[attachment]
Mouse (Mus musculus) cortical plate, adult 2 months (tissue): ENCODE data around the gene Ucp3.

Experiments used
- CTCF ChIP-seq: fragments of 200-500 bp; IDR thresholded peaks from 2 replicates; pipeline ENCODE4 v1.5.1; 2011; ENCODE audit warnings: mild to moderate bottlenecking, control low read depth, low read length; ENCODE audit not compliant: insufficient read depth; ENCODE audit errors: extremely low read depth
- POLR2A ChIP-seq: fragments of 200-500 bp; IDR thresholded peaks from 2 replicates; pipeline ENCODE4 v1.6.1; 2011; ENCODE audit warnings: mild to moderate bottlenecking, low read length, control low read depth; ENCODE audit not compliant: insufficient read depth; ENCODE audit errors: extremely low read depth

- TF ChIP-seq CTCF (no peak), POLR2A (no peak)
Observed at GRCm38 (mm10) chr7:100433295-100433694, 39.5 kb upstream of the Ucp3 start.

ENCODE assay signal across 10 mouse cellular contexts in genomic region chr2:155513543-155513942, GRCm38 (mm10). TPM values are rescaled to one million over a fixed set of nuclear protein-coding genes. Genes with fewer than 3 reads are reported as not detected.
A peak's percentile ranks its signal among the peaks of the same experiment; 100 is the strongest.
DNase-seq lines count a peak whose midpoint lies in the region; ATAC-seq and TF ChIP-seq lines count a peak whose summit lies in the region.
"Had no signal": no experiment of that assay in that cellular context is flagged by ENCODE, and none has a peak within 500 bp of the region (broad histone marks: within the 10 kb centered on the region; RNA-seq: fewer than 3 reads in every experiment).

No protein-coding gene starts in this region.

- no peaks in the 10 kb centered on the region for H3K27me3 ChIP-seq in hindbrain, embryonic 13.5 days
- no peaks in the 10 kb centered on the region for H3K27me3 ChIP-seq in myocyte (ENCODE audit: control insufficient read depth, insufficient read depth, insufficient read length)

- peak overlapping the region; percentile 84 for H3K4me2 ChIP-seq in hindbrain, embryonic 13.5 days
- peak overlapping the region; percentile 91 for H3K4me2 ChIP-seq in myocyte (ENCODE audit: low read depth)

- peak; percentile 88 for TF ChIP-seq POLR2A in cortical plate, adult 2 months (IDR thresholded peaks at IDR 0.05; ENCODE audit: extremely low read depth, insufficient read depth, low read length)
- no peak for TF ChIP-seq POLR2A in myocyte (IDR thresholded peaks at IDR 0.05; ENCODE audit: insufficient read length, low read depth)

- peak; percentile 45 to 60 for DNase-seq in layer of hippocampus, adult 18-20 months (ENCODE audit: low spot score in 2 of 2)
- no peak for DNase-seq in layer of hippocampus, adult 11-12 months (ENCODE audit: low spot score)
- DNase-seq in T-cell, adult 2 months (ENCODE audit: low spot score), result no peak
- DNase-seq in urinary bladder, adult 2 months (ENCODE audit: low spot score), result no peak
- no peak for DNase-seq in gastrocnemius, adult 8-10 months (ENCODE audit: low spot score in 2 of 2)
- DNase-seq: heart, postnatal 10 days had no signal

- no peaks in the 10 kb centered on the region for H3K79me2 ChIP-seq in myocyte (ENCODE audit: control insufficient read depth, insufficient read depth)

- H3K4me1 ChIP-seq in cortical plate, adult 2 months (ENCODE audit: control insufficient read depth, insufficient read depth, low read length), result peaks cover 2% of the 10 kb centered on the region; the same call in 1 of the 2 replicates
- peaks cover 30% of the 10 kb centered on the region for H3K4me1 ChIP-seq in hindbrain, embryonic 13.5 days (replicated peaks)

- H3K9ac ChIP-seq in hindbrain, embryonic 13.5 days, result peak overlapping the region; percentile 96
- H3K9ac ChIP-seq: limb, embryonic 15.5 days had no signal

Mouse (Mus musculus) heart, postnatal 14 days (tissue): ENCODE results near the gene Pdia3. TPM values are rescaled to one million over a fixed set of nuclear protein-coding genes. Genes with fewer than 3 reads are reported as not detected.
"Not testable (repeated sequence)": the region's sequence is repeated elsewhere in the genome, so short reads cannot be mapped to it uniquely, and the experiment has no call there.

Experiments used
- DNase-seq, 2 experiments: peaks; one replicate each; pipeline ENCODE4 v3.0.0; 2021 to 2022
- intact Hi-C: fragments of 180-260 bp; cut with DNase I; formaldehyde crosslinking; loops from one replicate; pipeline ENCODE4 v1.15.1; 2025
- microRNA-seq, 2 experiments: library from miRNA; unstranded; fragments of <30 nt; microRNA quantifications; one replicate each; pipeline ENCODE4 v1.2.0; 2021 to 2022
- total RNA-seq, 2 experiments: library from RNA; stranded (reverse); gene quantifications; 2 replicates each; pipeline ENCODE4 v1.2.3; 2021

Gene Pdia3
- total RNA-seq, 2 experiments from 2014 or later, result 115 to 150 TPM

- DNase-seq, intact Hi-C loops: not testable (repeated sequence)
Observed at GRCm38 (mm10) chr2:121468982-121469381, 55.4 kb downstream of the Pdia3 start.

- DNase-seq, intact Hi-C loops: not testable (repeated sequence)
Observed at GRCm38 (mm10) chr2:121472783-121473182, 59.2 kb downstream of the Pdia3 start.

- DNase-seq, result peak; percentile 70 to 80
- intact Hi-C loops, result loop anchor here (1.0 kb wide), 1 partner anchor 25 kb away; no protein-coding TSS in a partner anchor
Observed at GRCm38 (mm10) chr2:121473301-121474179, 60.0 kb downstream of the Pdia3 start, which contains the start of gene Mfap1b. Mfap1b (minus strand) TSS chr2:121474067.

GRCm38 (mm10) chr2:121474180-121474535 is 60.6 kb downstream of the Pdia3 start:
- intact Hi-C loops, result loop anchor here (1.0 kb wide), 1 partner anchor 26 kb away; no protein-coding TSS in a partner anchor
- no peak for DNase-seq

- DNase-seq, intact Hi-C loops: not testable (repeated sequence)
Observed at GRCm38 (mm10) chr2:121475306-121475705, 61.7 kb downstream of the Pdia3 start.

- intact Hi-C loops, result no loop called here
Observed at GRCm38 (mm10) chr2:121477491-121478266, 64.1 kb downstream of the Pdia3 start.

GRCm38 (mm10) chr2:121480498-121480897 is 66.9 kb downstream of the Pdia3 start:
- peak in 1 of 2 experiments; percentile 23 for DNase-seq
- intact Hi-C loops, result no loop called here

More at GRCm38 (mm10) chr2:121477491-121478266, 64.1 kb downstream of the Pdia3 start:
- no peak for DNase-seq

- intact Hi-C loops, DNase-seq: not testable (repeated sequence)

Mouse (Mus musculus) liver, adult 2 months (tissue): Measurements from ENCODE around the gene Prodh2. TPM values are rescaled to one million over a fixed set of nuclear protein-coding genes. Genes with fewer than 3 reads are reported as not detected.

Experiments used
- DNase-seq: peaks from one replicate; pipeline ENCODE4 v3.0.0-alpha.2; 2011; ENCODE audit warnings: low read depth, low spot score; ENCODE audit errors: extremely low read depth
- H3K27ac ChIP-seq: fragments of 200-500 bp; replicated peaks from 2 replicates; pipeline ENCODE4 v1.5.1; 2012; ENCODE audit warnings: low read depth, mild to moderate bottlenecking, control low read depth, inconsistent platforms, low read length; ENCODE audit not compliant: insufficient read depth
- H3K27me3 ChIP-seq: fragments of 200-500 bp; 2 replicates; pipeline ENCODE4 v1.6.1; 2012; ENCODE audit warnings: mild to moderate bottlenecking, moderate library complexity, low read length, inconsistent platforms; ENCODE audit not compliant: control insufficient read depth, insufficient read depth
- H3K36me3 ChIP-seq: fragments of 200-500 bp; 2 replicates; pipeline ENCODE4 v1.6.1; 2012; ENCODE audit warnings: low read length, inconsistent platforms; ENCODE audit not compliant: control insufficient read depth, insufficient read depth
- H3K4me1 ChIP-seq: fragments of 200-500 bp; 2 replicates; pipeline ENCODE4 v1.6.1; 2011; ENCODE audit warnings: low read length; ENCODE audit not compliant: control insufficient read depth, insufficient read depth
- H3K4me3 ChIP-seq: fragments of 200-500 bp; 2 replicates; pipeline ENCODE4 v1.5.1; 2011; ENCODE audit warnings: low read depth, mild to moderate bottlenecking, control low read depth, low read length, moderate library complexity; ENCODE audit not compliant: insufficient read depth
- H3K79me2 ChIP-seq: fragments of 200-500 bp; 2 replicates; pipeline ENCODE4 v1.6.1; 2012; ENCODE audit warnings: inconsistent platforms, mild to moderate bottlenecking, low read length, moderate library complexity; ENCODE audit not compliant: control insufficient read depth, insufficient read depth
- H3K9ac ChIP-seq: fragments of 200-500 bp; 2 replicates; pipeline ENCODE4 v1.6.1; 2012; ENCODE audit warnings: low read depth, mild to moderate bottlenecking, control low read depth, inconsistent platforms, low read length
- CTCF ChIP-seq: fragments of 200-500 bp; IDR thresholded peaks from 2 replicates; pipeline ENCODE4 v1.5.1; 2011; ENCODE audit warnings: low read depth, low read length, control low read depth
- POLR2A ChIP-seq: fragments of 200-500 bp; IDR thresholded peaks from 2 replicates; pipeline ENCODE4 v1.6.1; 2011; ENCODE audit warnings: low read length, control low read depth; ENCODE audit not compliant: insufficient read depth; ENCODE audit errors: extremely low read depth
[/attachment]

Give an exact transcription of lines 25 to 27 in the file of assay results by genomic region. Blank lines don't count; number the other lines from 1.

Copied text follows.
- H3K4me1 ChIP-seq in cortical plate, adult 2 months (ENCODE audit: control insufficient read depth, insufficient read depth, low read length), result peaks cover 2% of the 10 kb centered on the region; the same call in 1 of the 2 replicates
- peaks cover 30% of the 10 kb centered on the region for H3K4me1 ChIP-seq in hindbrain, embryonic 13.5 days (replicated peaks)

- H3K9ac ChIP-seq in hindbrain, embryonic 13.5 days, result peak overlapping the region; percentile 96